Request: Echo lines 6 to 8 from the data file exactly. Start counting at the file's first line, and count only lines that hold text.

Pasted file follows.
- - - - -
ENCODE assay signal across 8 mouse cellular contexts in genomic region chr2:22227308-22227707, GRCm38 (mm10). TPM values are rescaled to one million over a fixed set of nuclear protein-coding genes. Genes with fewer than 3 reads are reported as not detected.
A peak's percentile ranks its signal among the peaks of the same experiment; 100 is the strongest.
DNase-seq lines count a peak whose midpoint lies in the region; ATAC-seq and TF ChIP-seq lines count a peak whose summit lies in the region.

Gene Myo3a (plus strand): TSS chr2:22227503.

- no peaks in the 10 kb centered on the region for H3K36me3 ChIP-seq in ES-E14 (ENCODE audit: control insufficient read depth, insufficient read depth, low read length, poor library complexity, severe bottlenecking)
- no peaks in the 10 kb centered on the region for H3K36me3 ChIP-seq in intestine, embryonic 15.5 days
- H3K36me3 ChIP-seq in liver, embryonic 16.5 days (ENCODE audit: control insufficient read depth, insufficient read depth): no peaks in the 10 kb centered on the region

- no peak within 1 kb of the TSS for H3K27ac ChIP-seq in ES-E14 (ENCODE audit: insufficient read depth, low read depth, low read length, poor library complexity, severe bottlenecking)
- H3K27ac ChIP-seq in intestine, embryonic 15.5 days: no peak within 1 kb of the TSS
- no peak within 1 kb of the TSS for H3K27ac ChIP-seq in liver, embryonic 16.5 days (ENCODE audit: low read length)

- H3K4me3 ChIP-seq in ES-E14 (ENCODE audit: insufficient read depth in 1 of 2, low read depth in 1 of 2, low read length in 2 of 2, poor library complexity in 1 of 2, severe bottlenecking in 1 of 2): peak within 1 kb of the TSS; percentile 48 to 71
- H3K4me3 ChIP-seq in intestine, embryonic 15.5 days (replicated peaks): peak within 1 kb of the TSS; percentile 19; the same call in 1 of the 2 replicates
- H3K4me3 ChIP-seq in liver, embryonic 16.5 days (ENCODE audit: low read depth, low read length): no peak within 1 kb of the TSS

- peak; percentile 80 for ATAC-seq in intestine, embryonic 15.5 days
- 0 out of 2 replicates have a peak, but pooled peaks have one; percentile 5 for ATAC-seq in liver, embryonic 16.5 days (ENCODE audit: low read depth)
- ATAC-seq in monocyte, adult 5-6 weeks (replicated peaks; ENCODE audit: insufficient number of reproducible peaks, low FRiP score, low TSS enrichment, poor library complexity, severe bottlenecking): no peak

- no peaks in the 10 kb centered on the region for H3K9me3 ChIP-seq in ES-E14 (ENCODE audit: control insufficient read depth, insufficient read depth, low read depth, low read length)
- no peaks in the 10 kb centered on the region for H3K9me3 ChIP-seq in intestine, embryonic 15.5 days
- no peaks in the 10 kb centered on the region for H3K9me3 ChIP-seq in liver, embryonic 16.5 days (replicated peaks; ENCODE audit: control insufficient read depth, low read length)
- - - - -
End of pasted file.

- no peaks in the 10 kb centered on the region for H3K36me3 ChIP-seq in intestine, embryonic 15.5 days
- H3K36me3 ChIP-seq in liver, embryonic 16.5 days (ENCODE audit: control insufficient read depth, insufficient read depth): no peaks in the 10 kb centered on the region

- no peak within 1 kb of the TSS for H3K27ac ChIP-seq in ES-E14 (ENCODE audit: insufficient read depth, low read depth, low read length, poor library complexity, severe bottlenecking)